Game Developer Barbie Says No To Pink Laptop

After a failed attempt to become an engineer, she’s come back strong as a game developer.

Barbie is still a bit traumatized by what happened to her in 2010.


In a book by Mattel called I Can Be A Computer Engineer, Barbie was portrayed with a pink computer in tow, trying to design a game, but needing the help of boys to turn it into a reality. She also totally ruined her sister’s computer by infecting it with a virus. Engineering is so hard.

The book was widely panned and Mattel eventually pulled it from the shelves, with the following apology: “The portrayal of Barbie in this specific story doesn’t reflect the Brand’s vision for what Barbie stands for.” And to the toy company’s credit, it’s been working to develop other ways of portraying Barbie as tech-savvy, taking on any career that she chooses.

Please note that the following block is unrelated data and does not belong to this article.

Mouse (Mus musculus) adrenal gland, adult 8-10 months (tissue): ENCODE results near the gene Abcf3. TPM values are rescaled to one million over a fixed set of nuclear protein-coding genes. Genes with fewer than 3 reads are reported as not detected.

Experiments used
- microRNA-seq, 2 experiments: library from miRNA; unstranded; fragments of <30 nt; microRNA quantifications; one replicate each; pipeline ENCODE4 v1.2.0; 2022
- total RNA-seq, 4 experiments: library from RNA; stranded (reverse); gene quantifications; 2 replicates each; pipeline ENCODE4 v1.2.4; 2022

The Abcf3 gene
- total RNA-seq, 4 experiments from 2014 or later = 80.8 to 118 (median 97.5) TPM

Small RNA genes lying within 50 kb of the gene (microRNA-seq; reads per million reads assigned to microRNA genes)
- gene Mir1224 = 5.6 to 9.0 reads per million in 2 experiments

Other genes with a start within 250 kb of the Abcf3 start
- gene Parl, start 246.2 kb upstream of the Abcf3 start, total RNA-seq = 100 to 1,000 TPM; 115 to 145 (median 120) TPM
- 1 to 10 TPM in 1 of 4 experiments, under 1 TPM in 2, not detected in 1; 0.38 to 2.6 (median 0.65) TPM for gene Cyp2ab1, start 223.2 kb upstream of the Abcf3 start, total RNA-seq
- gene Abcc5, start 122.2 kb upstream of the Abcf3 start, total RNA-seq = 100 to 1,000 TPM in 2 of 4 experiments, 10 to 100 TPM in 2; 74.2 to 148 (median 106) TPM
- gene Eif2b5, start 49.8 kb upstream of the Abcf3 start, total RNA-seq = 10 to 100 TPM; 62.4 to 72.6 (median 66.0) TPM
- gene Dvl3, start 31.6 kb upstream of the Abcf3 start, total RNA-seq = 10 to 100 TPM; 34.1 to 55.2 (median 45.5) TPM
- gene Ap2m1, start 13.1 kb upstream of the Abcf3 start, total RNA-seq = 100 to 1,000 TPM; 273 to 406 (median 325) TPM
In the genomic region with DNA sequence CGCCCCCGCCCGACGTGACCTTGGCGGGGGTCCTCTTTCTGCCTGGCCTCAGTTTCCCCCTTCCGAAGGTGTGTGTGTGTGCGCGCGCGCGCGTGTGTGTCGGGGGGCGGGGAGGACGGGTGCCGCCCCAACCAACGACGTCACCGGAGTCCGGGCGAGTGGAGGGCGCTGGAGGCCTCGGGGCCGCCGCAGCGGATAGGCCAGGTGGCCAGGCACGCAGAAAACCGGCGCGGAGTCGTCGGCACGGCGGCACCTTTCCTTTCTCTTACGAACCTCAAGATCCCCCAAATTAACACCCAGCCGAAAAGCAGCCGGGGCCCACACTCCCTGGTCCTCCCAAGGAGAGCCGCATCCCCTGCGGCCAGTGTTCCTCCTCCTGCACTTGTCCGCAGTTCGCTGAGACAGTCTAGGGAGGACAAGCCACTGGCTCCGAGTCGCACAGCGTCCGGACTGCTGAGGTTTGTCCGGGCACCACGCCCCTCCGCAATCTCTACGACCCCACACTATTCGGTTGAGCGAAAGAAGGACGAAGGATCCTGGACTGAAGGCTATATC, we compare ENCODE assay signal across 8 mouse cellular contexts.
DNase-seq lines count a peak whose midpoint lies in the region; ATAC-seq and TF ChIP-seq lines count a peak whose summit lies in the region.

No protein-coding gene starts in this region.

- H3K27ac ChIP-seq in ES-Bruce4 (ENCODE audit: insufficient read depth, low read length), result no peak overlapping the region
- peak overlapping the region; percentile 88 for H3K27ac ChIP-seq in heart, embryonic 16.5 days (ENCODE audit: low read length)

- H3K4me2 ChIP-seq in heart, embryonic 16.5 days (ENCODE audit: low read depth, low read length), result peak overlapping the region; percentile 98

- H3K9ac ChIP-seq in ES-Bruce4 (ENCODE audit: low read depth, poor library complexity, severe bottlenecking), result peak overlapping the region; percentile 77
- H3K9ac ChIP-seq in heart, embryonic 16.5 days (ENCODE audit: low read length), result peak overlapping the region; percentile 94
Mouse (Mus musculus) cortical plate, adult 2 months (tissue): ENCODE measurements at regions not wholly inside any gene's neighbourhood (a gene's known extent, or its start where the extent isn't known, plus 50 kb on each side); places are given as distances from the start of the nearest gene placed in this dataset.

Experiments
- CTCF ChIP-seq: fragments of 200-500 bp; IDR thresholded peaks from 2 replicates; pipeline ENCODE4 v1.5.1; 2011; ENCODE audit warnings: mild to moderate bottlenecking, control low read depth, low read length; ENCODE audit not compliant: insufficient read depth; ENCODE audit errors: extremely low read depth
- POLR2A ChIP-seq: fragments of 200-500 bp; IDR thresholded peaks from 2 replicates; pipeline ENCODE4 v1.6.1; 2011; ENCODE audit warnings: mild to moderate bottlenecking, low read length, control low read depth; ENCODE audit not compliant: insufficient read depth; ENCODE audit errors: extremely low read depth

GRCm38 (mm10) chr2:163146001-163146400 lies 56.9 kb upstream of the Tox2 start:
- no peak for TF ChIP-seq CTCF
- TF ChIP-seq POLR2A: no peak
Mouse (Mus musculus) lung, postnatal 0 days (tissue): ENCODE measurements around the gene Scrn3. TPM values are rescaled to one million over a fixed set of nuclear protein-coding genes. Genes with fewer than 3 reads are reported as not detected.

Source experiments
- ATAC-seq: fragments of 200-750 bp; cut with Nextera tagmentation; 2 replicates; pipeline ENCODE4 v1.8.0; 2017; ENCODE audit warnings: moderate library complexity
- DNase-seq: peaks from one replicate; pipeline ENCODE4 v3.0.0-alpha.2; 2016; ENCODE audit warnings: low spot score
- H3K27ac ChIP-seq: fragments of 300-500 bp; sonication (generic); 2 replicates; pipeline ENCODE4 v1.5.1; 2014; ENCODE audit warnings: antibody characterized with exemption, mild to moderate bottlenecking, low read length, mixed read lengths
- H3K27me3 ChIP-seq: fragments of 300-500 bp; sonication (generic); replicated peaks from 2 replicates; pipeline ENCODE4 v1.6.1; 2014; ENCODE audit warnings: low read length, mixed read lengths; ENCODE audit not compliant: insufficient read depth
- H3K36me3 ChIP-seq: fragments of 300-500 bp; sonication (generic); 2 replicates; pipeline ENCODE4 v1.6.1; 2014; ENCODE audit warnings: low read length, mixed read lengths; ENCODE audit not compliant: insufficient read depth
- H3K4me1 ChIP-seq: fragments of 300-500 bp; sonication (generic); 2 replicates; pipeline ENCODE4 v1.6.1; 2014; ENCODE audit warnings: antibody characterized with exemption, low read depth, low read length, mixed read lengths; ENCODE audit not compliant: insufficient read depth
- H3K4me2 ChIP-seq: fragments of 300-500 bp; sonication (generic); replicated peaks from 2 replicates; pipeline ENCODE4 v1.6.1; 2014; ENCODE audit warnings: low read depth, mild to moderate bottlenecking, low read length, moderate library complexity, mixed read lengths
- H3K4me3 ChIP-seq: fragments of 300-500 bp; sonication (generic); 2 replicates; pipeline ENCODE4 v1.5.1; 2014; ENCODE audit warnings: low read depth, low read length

This year, in the Career of the Year Barbie, she’s been reincarnated as a video game programmer. And this time, Mattel appears to have done its homework. Game Developer Barbie embodies many aspects of gamer culture.

She has pretty typical gamer style: quirky-dyed hair, trendy glasses and sneakers (and with no tiptoe high heel shaped foot!). Her accessories include a tablet, a laptop, and a headset. (None of these items are pink; contrary to what we were previously led to believe, Barbie is capable of purchasing gender-neutral technology.) While other Barbies currently on the market are all about cute outfits–there’s an entire Fashionista range–this version seems singularly focused on her job. In fact, the display on her computer screen shows real code.

Game Developer Barbie appears to be a hot commodity. The toy is already sold out on Amazon and it’s selling for just under $100 on eBay. Perhaps more importantly, women in the tech industry say that this doll isn’t just a superficial take on what it’s like to be a gamer; it accurately reflects the norms of their work. But if Mattel is truly committed to inspiring all girls to be whatever they want to be, they’ll need to make a non-white Barbie rocking a tech career.

Watch the fantastic, plastic Brand Evolution of Barbie


About the author

Elizabeth Segran, Ph.D., is a staff writer at Fast Company. She lives in Cambridge, Massachusetts